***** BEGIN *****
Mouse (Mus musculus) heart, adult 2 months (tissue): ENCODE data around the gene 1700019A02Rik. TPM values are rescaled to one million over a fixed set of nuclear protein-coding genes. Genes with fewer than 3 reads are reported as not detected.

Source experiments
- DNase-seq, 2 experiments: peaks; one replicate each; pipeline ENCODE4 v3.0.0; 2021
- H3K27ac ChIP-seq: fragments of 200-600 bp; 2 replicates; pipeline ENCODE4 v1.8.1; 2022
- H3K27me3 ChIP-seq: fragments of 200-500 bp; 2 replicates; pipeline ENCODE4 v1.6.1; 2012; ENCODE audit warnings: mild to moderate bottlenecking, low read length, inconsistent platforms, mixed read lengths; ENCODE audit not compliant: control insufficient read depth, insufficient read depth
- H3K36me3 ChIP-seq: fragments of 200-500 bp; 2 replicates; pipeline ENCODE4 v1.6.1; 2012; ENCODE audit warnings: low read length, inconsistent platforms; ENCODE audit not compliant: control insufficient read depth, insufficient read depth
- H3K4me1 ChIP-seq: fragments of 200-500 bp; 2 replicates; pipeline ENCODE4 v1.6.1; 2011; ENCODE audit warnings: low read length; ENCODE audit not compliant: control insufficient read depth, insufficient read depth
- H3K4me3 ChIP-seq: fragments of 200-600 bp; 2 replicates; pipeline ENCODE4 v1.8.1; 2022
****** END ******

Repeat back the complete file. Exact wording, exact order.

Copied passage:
Mouse (Mus musculus) heart, adult 2 months (tissue): ENCODE data around the gene 1700019A02Rik. TPM values are rescaled to one million over a fixed set of nuclear protein-coding genes. Genes with fewer than 3 reads are reported as not detected.

Source experiments
- DNase-seq, 2 experiments: peaks; one replicate each; pipeline ENCODE4 v3.0.0; 2021
- H3K27ac ChIP-seq: fragments of 200-600 bp; 2 replicates; pipeline ENCODE4 v1.8.1; 2022
- H3K27me3 ChIP-seq: fragments of 200-500 bp; 2 replicates; pipeline ENCODE4 v1.6.1; 2012; ENCODE audit warnings: mild to moderate bottlenecking, low read length, inconsistent platforms, mixed read lengths; ENCODE audit not compliant: control insufficient read depth, insufficient read depth
- H3K36me3 ChIP-seq: fragments of 200-500 bp; 2 replicates; pipeline ENCODE4 v1.6.1; 2012; ENCODE audit warnings: low read length, inconsistent platforms; ENCODE audit not compliant: control insufficient read depth, insufficient read depth
- H3K4me1 ChIP-seq: fragments of 200-500 bp; 2 replicates; pipeline ENCODE4 v1.6.1; 2011; ENCODE audit warnings: low read length; ENCODE audit not compliant: control insufficient read depth, insufficient read depth
- H3K4me3 ChIP-seq: fragments of 200-600 bp; 2 replicates; pipeline ENCODE4 v1.8.1; 2022